That’s a total of 66 over the entire length of the record. For about 1/4 of the planet. But then you must also allow for the fact that many of these are short lived or have sporadic reporting. The SHIPS records especially, are only reported when a ship was in the area and bothered to take a temperature. Each ship with a different instrument of unknown calibration.

The Stations

So what are these stations? Let’s report them, then inspect the “country” field to see where they are. Note that the 1 in the first digit is Africa, so the first 4 in the report are “Africa”, but 2 of them are islands. That’s right, all of 4 stations cover that large arc of area around Africa in the bottom 1/4 of the globe. (roughly as marked by the green line of the Southern Ocean boundary on the image above). So the data are already very limited even before we start asking “How long and how full is the record?” for each station.

Note too that nothing shows for the expanse of the Pacific where it reaches the Southern Ocean. All those “South Pacific Islands” are up where it is warm and nearer the tropics.

We then get a decent block of Patagonia. 13 Argentine stations. 6 from Chile, though at least one of them is really in Antarctica, and a couple of islands owned by the UK. After that, it’s a list of Antarctic stations with variable staffing durations. Remember that it was very difficult to keep an Antarctic base fully staffed and operational over the winter in the early 1900s. New Zealand shows up with 4. UPDATE (for Billinoz): Yes, and even one from Australia on McQuarie Island.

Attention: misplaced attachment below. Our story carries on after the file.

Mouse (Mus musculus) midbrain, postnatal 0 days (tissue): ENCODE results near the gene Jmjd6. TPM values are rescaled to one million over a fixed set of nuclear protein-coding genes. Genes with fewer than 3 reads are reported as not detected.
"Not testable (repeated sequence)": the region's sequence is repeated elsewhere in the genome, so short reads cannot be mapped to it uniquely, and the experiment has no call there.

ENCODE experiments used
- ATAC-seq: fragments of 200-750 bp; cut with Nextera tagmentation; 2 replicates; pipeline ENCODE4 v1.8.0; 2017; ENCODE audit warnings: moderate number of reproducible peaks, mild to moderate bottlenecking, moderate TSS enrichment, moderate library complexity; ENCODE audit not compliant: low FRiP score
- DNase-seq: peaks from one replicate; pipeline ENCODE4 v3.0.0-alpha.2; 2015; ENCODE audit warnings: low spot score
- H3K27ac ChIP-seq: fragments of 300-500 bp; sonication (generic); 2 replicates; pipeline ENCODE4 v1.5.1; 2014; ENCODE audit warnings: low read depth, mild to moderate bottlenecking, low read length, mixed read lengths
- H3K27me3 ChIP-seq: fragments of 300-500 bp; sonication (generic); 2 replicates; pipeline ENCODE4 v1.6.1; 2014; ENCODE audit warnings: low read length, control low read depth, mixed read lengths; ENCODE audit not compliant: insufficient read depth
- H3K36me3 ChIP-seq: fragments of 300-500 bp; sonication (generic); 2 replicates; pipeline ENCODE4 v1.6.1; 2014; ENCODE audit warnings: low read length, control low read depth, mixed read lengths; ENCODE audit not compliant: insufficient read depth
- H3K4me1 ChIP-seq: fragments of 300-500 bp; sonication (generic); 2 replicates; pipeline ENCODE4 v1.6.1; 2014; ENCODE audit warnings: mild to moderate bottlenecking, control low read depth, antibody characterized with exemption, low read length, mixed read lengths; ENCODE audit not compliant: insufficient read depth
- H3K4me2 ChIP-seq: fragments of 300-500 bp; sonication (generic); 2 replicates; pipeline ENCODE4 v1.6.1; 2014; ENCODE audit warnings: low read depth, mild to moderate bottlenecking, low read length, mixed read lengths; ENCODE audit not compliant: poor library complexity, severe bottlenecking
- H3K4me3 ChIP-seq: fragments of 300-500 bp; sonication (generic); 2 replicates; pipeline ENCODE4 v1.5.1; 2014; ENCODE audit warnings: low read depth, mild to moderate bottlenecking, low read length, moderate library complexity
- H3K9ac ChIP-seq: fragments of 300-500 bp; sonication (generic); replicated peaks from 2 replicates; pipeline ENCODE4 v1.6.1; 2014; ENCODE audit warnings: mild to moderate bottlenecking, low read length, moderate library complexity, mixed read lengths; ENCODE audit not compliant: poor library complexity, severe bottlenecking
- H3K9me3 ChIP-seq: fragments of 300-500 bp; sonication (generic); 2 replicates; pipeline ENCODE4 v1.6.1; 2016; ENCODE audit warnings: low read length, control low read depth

mysql> SELECT country, name, latitude FROM inventory WHERE latitude <-45;
+---------+--------------------------------+----------+
| country | name                           | latitude |
+---------+--------------------------------+----------+
| 141     | MARION ISLAND                  | -46.8800 |
| 143     | CROZET                         | -46.4300 |
| 143     | PORT-AUX-FRAN                  | -49.3500 |
| 147     | SIGNY ISLAND                   | -60.7200 |
| 301     | PATAGONES, ARGENTINA           | -46.8000 |
| 301     | COMODORO RIVA                  | -45.7800 |
| 301     | SARMIENTO ARGENTINA            | -45.6000 |
| 301     | GOBERNADOR GR                  | -48.7800 |
| 301     | PUERTO DESEAD                  | -47.7300 |
| 301     | LAGO ARGENTIN                  | -50.3300 |
| 301     | SAN JULIAN AE                  | -49.3200 |
| 301     | SANTA CRUZ AE                  | -50.0200 |
| 301     | RIO GALLEGOS                   | -51.6200 |
| 301     | RIO GRANDE B.                  | -53.8000 |
| 301     | ANO NUEVO                      | -54.7000 |
| 301     | USHUAIA AERO                   | -54.8000 |
| 301     | BASE ESPERANZ                  | -63.4000 |
| 304     | PUERTO AYSEN                   | -45.4000 |
| 304     | BALMACEDA                      | -45.9200 |
| 304     | ISLOTES EVANG                  | -52.4000 |
| 304     | PUNTA ARENAS                   | -53.0000 |
| 304     | CENTRO MET.AN                  | -62.4200 |
| 304     | BASE ARTURO P                  | -62.5000 |